So, in the spirit of hockey friendship (and as we wait a bit longer), here are a number of traits that both teams share.
This list may come in very handy when you find yourself sitting between these two groups of fans at a sports pub. If you feel that you will find yourself in this scenario, CBCSports.ca suggests that you print this sheet out, roll it up, and swing it in an arc-like motion around either side of you to fend them off when the game starts.
Being better when losing big
We might see our first Stanley Cup final where both teams are actively trying to let the other get ahead by a wide margin. Because entering the final, both Chicago and Boston have shown that it's a proven strategy for success!
Think about it. Boston was all but eliminated in Game 7 against the Leafs, down 4-1, until...
(Warning: the following passage may be traumatizing for fans of the Maple Leafs)
...sparking a historic comeback nine minutes into the third period, winning 5-4 in overtime.
Chicago was also dead to rights, down 3-1 in the series against Detroit, before pulling off two gutsy wins in Games 5 and 6 to force a seventh and deciding game. There...
(Warning: the following passage may be traumatizing for fans of the Red Wings)
...the Blackhawks overcame a dubious disallowed game-winner in the final minutes of play to eliminate the Wings in overtime.
We might also spot another first in the summer: Red Wings and Leaf fans consoling each other through extreme psychological distress.
Being business in the front, party in the back
In 2013, we will finally get to answer the question that absolutely nobody was asking, "What happens when past and future mullets collide?"
We don't know, but the answer is probably something like "Flavour Patch."
Either way, just take a look at this side-by-side shot of present-day Patrick Kane and 90's Jaromir Jagr. Nothing else needs to be said.
Both the Bruins and Blackhawks employ the time-tested strategy of "Making-Everyone-On-The-Other-Team-Hate-You-So-They-Are-Distracted-And-Yelling-Instead-Of-Backchecking," with a lot of success.
Boston employed this tactic against the heavily-favoured Penguins, which had the surprising effect of seeing Evgeni Malkin have more fights in the series (one) than points (guess what number this is).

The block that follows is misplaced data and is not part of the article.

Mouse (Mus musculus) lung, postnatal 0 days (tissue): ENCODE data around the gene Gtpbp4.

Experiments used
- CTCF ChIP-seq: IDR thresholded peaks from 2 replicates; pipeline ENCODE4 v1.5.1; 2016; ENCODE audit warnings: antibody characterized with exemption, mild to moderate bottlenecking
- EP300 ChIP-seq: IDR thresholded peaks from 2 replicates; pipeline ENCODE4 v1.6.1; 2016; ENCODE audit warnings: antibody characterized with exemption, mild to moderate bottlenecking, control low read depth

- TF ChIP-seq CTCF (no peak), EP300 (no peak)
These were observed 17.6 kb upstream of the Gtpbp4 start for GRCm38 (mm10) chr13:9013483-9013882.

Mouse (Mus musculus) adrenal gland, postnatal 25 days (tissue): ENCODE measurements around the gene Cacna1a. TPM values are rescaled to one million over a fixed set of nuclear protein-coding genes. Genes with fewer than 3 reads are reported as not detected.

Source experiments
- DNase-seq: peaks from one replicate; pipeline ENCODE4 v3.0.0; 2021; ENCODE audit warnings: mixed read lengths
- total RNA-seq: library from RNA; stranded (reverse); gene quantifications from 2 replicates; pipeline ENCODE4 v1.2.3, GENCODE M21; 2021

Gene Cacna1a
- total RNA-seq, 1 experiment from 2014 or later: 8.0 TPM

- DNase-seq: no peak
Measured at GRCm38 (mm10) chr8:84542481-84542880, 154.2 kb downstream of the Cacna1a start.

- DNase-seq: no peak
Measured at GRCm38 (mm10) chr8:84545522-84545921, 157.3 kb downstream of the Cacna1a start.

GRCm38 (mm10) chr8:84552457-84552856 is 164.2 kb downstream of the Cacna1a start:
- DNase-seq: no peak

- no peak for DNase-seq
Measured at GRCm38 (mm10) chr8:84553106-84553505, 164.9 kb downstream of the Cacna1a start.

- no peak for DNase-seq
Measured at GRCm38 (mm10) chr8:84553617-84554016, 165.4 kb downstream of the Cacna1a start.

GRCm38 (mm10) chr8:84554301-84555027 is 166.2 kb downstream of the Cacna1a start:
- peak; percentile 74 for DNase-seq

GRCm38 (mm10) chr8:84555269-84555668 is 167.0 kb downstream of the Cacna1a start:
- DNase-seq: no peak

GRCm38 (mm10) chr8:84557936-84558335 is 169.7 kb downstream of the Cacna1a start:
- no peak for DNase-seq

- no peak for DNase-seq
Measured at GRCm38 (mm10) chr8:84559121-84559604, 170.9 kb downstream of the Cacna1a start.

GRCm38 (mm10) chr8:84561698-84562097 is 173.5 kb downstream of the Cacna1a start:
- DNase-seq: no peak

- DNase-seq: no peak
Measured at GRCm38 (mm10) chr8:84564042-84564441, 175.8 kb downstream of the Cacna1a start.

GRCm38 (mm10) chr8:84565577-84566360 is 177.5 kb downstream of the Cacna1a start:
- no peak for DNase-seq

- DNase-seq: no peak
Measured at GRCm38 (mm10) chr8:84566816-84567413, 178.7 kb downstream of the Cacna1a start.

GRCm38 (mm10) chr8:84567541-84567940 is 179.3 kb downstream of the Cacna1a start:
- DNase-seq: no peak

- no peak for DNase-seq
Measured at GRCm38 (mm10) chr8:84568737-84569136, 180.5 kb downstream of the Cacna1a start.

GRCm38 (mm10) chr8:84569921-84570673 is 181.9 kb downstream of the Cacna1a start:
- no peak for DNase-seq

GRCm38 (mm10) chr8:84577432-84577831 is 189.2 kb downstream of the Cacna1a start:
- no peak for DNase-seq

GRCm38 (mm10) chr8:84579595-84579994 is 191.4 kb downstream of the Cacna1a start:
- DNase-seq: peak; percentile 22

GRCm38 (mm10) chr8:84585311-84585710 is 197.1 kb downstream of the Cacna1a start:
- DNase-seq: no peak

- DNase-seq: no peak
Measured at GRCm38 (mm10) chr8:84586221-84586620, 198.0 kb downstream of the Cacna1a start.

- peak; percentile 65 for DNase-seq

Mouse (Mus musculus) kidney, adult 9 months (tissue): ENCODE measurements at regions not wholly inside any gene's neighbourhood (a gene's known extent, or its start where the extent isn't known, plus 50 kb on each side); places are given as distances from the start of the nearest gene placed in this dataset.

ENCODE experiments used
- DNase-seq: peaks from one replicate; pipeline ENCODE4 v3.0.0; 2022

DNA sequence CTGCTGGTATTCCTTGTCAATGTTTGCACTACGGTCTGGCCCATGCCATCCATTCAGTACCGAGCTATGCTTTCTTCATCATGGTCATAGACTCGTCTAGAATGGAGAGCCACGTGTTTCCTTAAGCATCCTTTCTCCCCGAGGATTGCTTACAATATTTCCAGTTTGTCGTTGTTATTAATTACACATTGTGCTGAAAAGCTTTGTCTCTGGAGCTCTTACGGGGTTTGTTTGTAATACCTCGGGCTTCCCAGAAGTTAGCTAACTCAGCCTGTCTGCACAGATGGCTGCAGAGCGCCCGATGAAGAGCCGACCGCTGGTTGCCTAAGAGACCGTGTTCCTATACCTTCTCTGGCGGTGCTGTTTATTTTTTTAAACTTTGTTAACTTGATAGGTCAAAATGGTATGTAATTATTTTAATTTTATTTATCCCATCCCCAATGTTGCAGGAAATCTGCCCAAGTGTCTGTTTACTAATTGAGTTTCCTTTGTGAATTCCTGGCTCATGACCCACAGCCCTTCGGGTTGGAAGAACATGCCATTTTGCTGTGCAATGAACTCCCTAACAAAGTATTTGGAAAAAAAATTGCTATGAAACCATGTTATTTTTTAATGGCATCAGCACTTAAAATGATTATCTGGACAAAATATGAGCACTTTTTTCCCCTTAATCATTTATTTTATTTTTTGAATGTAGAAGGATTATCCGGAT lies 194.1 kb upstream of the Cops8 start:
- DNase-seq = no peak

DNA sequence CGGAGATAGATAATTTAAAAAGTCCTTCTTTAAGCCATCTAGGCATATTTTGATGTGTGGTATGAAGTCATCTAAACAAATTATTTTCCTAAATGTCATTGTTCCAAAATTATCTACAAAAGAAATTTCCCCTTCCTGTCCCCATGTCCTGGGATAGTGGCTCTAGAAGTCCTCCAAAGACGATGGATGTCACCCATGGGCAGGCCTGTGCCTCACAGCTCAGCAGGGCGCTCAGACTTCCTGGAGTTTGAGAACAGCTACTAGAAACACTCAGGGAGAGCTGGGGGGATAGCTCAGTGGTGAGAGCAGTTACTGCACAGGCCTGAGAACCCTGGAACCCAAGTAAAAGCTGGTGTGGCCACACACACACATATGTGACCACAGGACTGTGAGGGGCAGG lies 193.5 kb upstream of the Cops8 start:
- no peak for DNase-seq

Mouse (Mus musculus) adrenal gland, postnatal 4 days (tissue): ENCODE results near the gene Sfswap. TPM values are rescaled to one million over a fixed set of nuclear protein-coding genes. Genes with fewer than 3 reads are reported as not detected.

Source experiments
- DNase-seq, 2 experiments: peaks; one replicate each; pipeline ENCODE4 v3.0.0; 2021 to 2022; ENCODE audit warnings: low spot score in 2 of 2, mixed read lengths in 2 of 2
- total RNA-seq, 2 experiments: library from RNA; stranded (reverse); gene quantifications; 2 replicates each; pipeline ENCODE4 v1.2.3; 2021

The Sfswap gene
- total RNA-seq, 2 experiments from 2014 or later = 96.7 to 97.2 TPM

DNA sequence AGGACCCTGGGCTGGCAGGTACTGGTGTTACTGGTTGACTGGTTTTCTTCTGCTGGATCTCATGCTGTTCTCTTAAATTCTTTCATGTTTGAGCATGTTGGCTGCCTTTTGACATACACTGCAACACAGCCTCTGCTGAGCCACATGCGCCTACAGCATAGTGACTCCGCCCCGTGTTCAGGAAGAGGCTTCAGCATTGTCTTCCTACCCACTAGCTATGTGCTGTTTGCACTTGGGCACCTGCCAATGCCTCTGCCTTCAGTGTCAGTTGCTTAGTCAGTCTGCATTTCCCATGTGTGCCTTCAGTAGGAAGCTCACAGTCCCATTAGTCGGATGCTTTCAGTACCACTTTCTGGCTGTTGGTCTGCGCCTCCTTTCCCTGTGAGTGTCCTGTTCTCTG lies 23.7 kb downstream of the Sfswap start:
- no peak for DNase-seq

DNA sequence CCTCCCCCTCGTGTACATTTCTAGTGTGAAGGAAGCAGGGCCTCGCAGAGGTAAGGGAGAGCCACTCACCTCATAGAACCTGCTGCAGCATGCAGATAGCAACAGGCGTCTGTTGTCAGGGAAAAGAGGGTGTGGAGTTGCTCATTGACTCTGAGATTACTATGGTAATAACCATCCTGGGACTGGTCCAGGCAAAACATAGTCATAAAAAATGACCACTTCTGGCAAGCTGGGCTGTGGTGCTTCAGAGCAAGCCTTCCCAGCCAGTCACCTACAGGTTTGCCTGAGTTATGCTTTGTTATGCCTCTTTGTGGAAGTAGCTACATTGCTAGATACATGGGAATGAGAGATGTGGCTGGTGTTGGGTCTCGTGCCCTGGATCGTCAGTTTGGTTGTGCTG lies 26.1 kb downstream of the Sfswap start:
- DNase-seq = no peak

Chicago pulled a similar trick to the usually-unflappable Wings, which seemed to help wear Detroit down in the later stages of the series.
But there's also a specific hate that both teams equally share, in droves...
Being hated, specifically by Vancouver
This Stanley Cup final can also be called "The Worst Thing Ever For Canucks Fans. (Ever.)"
Where do we start with this? If you have been following hockey with at least a tertiary interest in the past few years, you know all about how mentioning either Chicago or Boston in the presence of Canucks fans is akin to jumping into a tiger pit and screaming "Come at me, BRAH!"
Both teams infuriated this set of fans in a very special, rage-inducing way. First, Chicago, with their swagger-y ways and Byfuglien-y crashing, took out Vancouver in two straight seasons, winning a Cup in the latter, and stopping a Canuck team in its prime from a serious run at the title.
Then, when Vancouver finally, barely gets past the Hawks, and makes its much-awaited run to the final, who gets in their way but a team that the Canucks will learn to hate even more. Which they will lose the Cup to. In Game 7. On home ice. Sparking one of the darkest nights in the city's history.
Yeah. Not fun. Either way, it might be a good idea to follow @strombone1. He may have some things to say.
These two teams have the distinction of being part of the Original Six, the founding members of the NHL!
...if you forget that time the league had 10 teams.
...and that time the Ottawa Senators won four Stanley Cups.
...or when Brooklyn was a team and it wasn't partly-owned by Jay Z.
...or anything before the Second World War.
Just take our word for it! Stop reading books. Those are bad.
Now let's play a quick game of "would you rather."
Would you rather face a team whose top defenceman is capable of this when he gets mad:
...or playing against a 6-foot-million man who looks like this...
...when he's extremely happy?
Is running an option? That should be an option.
Being American ratings bonanzas
In the U.S., the two highest-rated NHL games in nearly four decades involved one of the Bruins or Blackhawks. Chicago's series-clincher in 2010 against Philadelphia was the seventh most-watched NHL game in the U.S. in history, while Boston-Vancouver's Game 7 sits No. 4.
So what do you get when you cross the two teams together in the Stanley Cup final?
We don't know, but we're pretty sure NBC is staking out an area for their new swimming pool filled with piles of money.
Being teams that don't fire their coaches over Skype
Come on, you didn't think we'd let this go by without mentioning it, did you? We're not above that.
But seriously, Edmonton. You couldn't at least spring for a phone card?